Navigating Web 3.0: Data Security and Privacy in the Age of GDPR

February 1, 2018

This May, companies on both sides of the pond will see what is arguably the largest overhaul of personal data privacy rules in the Internet Era, otherwise known as the General Data Protection Regulation (GDPR). While only some American businesses that operate on both continents seem to recognize the need to move swiftly and prepare for the enforcement of GDPR, it is clear that all eyes are on privacy regulation this year, and for good reason.

In short, GDPR is the European Union’s 28 members’ 2016 resolution to unify data protections, including those pertaining to the export of personal data outside the EU. More specifically, GDPR regulations will have potentially loud echo effects around the world - especially since privacy and data security issues are an iron triangle for the advertising industry, posing highly interrelated challenges across federal, state, and international boundaries.

According to leading research firm Gartner, less than half of the companies set to be affected by GDPR will be in full compliance by the end of year, and with potential penalties for violations as high as 4% of worldwide revenue, this will create major risks. ANA is committed to helping its members better prepare and understand the latest EU changes. At our upcoming Advertising Law & Public Policy Conference on March 15 and 16, we will present exclusive programming on the implications of GDPR. We also have detailed information on our website and in earlier blog posts.

With the repeal of the FCC’s broadband privacy rules, numerous states and local governments have responded by proposing their own highly restrictive legislation, such as California’s AB375. Last year, more than 20 states and the District of Columbia introduced legislation that would reinstate some version of the Obama Administration FCC’s ISP privacy rules.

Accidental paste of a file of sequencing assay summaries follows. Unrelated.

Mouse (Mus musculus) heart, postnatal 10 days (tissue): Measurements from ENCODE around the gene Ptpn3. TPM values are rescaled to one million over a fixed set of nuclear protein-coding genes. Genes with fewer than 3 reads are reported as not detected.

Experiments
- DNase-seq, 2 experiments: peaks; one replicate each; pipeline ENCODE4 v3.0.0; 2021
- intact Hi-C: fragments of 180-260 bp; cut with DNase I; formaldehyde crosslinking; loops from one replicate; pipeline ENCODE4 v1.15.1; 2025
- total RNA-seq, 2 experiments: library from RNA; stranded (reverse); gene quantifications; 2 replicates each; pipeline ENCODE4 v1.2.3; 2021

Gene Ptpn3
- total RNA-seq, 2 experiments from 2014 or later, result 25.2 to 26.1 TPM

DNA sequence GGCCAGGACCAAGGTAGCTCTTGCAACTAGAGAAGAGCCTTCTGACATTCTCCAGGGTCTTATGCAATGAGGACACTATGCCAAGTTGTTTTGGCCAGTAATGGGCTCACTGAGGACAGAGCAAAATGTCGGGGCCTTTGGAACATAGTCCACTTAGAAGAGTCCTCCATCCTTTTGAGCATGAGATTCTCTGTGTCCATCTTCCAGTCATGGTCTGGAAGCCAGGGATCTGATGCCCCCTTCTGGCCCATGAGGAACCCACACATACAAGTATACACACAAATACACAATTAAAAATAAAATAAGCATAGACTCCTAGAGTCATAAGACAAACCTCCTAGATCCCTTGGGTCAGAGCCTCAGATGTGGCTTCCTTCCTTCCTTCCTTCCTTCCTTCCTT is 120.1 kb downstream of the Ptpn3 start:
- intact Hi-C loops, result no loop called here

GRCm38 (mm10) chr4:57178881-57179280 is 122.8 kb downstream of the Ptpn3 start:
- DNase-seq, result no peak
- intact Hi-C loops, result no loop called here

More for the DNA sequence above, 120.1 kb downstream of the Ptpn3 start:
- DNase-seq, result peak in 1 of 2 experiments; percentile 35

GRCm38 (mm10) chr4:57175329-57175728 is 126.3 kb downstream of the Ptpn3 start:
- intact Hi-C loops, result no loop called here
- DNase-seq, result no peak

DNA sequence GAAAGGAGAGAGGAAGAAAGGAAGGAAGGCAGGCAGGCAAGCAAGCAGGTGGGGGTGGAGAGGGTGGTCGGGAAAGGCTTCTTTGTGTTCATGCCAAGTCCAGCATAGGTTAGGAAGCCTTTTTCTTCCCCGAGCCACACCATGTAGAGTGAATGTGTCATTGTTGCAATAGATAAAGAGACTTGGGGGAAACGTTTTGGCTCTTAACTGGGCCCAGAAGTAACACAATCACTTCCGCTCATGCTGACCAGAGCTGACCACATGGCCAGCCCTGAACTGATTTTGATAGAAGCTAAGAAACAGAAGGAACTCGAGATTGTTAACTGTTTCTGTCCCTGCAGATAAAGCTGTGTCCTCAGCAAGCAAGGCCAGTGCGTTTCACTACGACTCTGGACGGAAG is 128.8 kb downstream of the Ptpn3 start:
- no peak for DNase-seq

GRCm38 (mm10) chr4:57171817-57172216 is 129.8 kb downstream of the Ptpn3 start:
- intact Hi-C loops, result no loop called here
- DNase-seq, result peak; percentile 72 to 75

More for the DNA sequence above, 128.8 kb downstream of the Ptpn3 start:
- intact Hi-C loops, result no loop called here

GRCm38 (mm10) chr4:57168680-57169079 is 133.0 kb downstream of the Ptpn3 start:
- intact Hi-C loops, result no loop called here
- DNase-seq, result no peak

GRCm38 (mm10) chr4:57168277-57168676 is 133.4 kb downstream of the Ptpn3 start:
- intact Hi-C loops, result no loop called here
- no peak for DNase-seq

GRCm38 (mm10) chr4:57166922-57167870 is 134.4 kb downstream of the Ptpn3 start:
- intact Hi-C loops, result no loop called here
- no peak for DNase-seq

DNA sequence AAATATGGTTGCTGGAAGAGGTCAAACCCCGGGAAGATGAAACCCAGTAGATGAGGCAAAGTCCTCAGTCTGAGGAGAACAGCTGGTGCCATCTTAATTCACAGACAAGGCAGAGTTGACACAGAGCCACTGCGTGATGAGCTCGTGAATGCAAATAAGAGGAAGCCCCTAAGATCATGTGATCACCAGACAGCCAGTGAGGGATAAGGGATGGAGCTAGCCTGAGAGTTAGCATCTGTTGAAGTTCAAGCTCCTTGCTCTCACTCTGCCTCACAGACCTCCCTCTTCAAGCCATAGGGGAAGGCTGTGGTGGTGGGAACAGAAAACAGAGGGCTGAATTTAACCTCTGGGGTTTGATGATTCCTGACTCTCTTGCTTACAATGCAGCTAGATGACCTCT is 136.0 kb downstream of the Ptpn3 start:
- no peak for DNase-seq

ANA believes consumer privacy should certainly be carefully protected, but unnecessary, onerous, overly restrictive, and inconsistent multistate level privacy legislation that would stifle innovation and create confusion in the markets is not the answer.

Although California’s AB375 – one of the most potent domestic threats to the current digital advertising ecosystem – did not pass last year, advocates are ready to fight for the bill in 2018 with reinvigorated momentum. In addition, an even more restrictive privacy ballot initiative has been filed with the California attorney general. If proponents are able to collect enough signatures by April (a good possibility), the ballot initiative will be voted on during the general election this November. It would broaden the widely accepted definition of personal information to include web browsing history, biometric, and geographic information, among other things. Furthermore, the initiative would institute completely inappropriate penalties, regardless of fault, on companies that suffer a data breach – which would have severely hampered companies like Target, Sony, and Home Depot in the wake of their data breaches and driven smaller companies out of business.

Clearly, 2018 is going to be a year where privacy and data security issues are a primary concern, and everyone in the ad community needs to be alert to respond to these challenges.

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